Put a big red circle around June 8 on your calendar. On that day, you may have a chance to see a celestial event not witnessed by human eyes in 122 years when Venus crosses in front of the sun.
Venus has been growing brighter and climbing higher into our evening sky lately. It has evolved into an "evening lantern" for those commuting home from work and school.
By the end of May 2004, however, Venus will be rapidly dropping back toward the sun’s vicinity, ultimately to disappear as it makes the transition back into the morning sky. That transition day will be June 8.
Normally, Venus would pass unseen, hidden in the brilliant glare of the sun. But not this time.
For on that Tuesday in June, Venus will make itself evident as a small black spot slowly moving across the solar disk. Portions of the hours-long transit will be visible from many locations around the world, including parts of Europe and America. Some folks will need to make travel plans, however, to see the show.
This is among the rarest of astronomical events. In fact, between the years 2000 B.C. and A.D. 4000 there are only 81 Venusian "transits," as astronomers call them.
Only five times have humans recorded the passage of Venus in front of the sun (in 1639, 1761, 1769, 1874 and 1882), although it’s not impossible that a transit of Venus might have once been seen by chance in ancient times, near sunrise or sunset. Possibly on such an occasion, some ancient observer with a keen eye, viewing the sun on an unusually hazy day, might have glimpsed our sister planet's dark image on the solar disk, reporting it as "a dark mark on the sun."
Astronomer Joseph Ashbrook (1918-1980) wrote in "The Astronomical Scrapbook" (Sky Publishing Corporation, 1984): "For those who witness the transit of June 8, 2004, there comes the awesome thought that not a single human being remains alive that observed the last transit of Venus, in December 1882."
There is some neat math involved in Venus transits, all related to the predictability of its orbit, which is closer to the sun than the annual path of Earth.
The circumstances of the transits of Venus repeat themselves with great exactness after a period of 243 years. The intervals between individual transits (in years) currently go as follows: 8 + 121½ + 8 + 105½ = 243. In other words, a pair of transits may occur over a time span of just eight years, but following the second transit, the next will not occur again for more than a century.
Transits of Venus occurred on Dec. 9, 1874 and Dec. 6, 1882. The transit this June is the first one since 1882, but the next will occur 8 years later on June 6, 2012, although this future event will be visible in its entirety only from the Pacific Ocean and the extreme east coasts of Siberia, Japan and Australia (North Americans will see the opening stages before sunset).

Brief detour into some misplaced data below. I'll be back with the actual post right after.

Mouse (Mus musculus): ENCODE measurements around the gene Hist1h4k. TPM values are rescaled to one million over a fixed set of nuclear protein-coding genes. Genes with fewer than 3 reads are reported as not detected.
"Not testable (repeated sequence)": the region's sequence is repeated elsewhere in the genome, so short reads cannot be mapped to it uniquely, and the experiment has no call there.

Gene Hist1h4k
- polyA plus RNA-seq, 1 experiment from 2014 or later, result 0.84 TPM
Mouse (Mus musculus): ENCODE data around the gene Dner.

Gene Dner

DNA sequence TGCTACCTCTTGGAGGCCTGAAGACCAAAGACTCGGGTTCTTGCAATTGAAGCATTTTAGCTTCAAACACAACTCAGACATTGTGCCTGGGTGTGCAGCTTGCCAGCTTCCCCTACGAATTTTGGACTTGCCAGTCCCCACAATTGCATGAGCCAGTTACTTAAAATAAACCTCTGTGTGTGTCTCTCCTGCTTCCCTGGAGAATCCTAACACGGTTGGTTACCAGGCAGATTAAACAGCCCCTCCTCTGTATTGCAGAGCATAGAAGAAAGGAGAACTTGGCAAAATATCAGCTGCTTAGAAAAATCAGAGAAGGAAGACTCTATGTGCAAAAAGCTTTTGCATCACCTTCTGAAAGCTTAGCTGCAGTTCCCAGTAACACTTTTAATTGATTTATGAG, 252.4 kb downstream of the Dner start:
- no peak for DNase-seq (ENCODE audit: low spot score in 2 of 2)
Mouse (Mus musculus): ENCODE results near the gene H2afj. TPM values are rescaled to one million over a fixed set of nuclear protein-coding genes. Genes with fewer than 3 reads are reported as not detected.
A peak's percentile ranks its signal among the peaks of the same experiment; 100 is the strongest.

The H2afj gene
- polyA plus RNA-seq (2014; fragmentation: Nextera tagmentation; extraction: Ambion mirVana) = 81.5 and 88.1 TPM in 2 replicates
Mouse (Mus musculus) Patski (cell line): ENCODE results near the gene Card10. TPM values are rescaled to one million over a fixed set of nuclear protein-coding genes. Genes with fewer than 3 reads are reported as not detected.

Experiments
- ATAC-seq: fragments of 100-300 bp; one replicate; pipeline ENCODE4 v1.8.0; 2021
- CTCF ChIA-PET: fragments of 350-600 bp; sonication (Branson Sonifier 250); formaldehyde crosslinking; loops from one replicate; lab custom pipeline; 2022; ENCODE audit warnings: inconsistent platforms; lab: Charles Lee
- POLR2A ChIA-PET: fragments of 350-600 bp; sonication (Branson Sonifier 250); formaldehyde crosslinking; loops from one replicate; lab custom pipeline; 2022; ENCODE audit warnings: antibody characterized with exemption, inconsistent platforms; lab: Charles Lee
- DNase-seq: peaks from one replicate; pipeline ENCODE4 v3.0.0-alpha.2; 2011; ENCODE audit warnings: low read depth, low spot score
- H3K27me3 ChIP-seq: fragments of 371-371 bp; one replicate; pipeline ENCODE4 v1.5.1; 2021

Then it will be a long wait once again. On December 11, 2117, Venus will again pass in front of the sun.
Transits do not occur each time Venus passes from our evening to our night sky because things have to be lined up just right.
When a transit occurs, the sun, Venus and Earth are all in a direct line. But Earth and Venus do not orbit in exactly the same plane around the sun, so often each planet is either above or below the location that would allow a transit.
Think of it this way: Place two hoops on the ground to represent the orbits of the planets. Place a tennis ball in the middle as the un. Now lift one portion of one hoop a few inches off the ground. Only where the opposite side of the lifted hoop touches the ground can you imagine a line that connects all three objects.
Locations to watch
On June 8, the entire transit will last just more than six hours and will be visible in some form across approximately three-quarters of our planet.
The beginning will be visible from northern and western portions of Alaska, all of Asia, Indonesia and Australia, the eastern half of Africa and northern and eastern Europe, as well as the northernmost parts of Greenland. The end will be visible over central and western Asia, all of Africa, Europe and Greenland as well as northernmost and eastern sections of North America and northern and eastern parts of South America.
Unfortunately, those living across the western United States and Canada, as well as Hawaii, will be precluded from seeing any part of this spectacle, as the sun will be below the horizon when it takes place.
Transits of Mercury are more common. One occurred last May. But Mercury transits are difficult to notice because the planet is so small and far away. Venus is closer to Earth and larger.
Venus transits are readily visible without telescopes or binoculars, but proper protection must be employed. Never look directly at the sun, or serious eye damage can result. Viewers should use special, approved filters that can be purchased from reputable dealers of astronomy products. Other tricks can be employed, such as pinhole cameras or simple projection methods, to view the sun indirectly and safely.
When Venus is in transit across the solar disk, the planet appears as a distinct, albeit tiny, round black spot with a diameter just one-thirty-second that of the sun. This size is large enough to perceive with the unaided but properly protected eye.
Space.com and MSNBC.com will provide more detail on the great Venus transit of 2004 in the weeks leading up to the event.
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